Charles Tarrant enlisted in the Sherwood Foresters (Nottinghamshire and Derbyshire Regiment) on 15th November 1892 and served in India, taking part in the North West Frontier Operations 1897-98 with the 2nd Battalion during the Tirah Campaign for which he earned the India General Service Medal. He returned to the UK on 4th April 1899 and was posted to the 1st Battalion to serve in South Africa during the Second Anglo-Boer War from December 1899 to the end of the war. He qualified for the Queen’s South Africa Medal and the King’s South Africa Medal. He returned to the UK on 3rd September 1902 and was transferred to the Reserve on 3rd September 1903. He was discharged on 14th November 1904 after 12 years’ service. He then elected to spend four years on the D Reserve meaning he could be called-up in the event of mobilization. He was finally discharged in 1908 and he became a silk tie trimmer, setting-up home at Bleak Hill in Mansfield.
During the First World War he re-enlisted in the Sherwood Foresters on September 9th 1914 and remained with them in the UK until 26th May 1916 when he was transferred to the 1st Garrison Battalion of the King’s Own Yorkshire Light Infantry. Garrison battalions were raised from men too old or unfit for full military service. On 3rd November 1916 Charles was transferred to the 1st Garrison Battalion of the Prince of Wales’s Own West Yorkshire Regiment. The Battalion was sent to the island of Malta for garrison duties on 5th November 1916 and returned to the UK on 13th January 1919. Malta was not a theatre of war and was used as a hospital base for the Mediterranean and as a coaling station for ships. For service in Malta he qualified for the British War Medal.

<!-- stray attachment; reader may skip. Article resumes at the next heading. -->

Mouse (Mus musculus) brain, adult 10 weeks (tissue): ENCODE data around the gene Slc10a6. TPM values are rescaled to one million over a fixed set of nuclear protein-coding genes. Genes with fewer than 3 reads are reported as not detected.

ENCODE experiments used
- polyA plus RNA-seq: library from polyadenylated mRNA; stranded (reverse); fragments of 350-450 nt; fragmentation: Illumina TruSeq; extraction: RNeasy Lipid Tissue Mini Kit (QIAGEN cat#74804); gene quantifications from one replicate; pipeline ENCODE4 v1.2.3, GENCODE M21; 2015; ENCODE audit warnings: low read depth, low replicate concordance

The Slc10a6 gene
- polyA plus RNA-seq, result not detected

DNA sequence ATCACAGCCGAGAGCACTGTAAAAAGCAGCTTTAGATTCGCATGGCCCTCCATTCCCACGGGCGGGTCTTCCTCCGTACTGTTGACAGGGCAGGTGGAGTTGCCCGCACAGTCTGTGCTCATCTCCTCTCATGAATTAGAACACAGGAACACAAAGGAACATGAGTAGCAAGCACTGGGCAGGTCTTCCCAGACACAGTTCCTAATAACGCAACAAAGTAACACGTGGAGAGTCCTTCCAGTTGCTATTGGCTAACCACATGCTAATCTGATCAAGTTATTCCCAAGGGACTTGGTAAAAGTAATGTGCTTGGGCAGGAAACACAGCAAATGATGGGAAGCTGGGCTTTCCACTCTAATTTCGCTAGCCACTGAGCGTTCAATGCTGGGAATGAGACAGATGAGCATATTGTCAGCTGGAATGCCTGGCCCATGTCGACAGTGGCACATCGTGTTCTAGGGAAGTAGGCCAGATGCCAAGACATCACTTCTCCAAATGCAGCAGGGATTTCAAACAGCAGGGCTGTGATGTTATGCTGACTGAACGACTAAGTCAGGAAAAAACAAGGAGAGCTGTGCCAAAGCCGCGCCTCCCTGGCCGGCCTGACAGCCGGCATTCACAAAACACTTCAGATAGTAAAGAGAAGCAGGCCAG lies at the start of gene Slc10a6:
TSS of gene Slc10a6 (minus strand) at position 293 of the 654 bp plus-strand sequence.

He was discharged to the reserve on 25th February 1919 and received a pension. He died of myelitis and pneumonia aged 48 on 22nd August 1920. He is buried in Mansfield Nottingham Road Cemetery.
When the then Imperial War Graves Commission was established in 1917 its role was to care for the graves and memorials of those who had died as a result of ‘wounds inflicted, accident occurring or disease contracted, while on service whether on sea or land’. Charles’s service record showed he had received a pension for sickness attributable to the war, so when he died in 1920 the criteria for being given a war grave would have been met.
He had married Annie Spray on 25th October 1902. They had six children, the oldest of whom was Charles born 14th July 1903. He became a craftsman in the Royal Electrical and Mechanical Engineers and died in Italy on 29th May 1945. He was buried at Bari. The CWGC says: “There was no serious fighting in the vicinity of the town, which was the Army Group headquarters during the early stages of the Italian campaign, but it continued to be an important supply base and hospital centre, with the 98th General Hospital stationed there from October 1943 until the end of the war.